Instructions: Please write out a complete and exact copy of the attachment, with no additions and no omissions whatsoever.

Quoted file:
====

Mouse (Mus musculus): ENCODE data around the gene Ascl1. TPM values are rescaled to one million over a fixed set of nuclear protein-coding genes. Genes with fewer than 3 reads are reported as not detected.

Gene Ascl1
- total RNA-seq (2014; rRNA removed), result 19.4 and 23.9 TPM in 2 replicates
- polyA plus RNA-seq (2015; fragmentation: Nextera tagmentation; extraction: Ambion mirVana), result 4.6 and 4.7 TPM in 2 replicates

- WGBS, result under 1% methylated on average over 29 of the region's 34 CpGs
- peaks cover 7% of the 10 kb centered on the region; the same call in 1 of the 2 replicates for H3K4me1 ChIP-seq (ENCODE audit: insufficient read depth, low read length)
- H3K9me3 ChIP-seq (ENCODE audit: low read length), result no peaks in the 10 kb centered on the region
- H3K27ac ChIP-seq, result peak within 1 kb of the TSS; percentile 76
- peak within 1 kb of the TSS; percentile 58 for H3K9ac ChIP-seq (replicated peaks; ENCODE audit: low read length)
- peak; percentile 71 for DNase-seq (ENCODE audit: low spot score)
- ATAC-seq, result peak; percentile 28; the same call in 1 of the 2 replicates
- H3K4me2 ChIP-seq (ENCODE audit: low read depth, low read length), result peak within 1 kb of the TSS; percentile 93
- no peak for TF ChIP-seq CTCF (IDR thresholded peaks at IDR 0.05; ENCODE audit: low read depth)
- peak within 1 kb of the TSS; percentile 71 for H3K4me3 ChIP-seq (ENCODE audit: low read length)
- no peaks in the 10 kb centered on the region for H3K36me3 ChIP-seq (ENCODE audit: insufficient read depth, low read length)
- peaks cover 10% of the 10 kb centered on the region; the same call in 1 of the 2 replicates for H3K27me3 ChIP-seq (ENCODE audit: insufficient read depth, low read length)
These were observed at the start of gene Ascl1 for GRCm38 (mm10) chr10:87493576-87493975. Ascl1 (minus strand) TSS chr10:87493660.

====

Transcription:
Mouse (Mus musculus): ENCODE data around the gene Ascl1. TPM values are rescaled to one million over a fixed set of nuclear protein-coding genes. Genes with fewer than 3 reads are reported as not detected.

Gene Ascl1
- total RNA-seq (2014; rRNA removed), result 19.4 and 23.9 TPM in 2 replicates
- polyA plus RNA-seq (2015; fragmentation: Nextera tagmentation; extraction: Ambion mirVana), result 4.6 and 4.7 TPM in 2 replicates

- WGBS, result under 1% methylated on average over 29 of the region's 34 CpGs
- peaks cover 7% of the 10 kb centered on the region; the same call in 1 of the 2 replicates for H3K4me1 ChIP-seq (ENCODE audit: insufficient read depth, low read length)
- H3K9me3 ChIP-seq (ENCODE audit: low read length), result no peaks in the 10 kb centered on the region
- H3K27ac ChIP-seq, result peak within 1 kb of the TSS; percentile 76
- peak within 1 kb of the TSS; percentile 58 for H3K9ac ChIP-seq (replicated peaks; ENCODE audit: low read length)
- peak; percentile 71 for DNase-seq (ENCODE audit: low spot score)
- ATAC-seq, result peak; percentile 28; the same call in 1 of the 2 replicates
- H3K4me2 ChIP-seq (ENCODE audit: low read depth, low read length), result peak within 1 kb of the TSS; percentile 93
- no peak for TF ChIP-seq CTCF (IDR thresholded peaks at IDR 0.05; ENCODE audit: low read depth)
- peak within 1 kb of the TSS; percentile 71 for H3K4me3 ChIP-seq (ENCODE audit: low read length)
- no peaks in the 10 kb centered on the region for H3K36me3 ChIP-seq (ENCODE audit: insufficient read depth, low read length)
- peaks cover 10% of the 10 kb centered on the region; the same call in 1 of the 2 replicates for H3K27me3 ChIP-seq (ENCODE audit: insufficient read depth, low read length)
These were observed at the start of gene Ascl1 for GRCm38 (mm10) chr10:87493576-87493975. Ascl1 (minus strand) TSS chr10:87493660.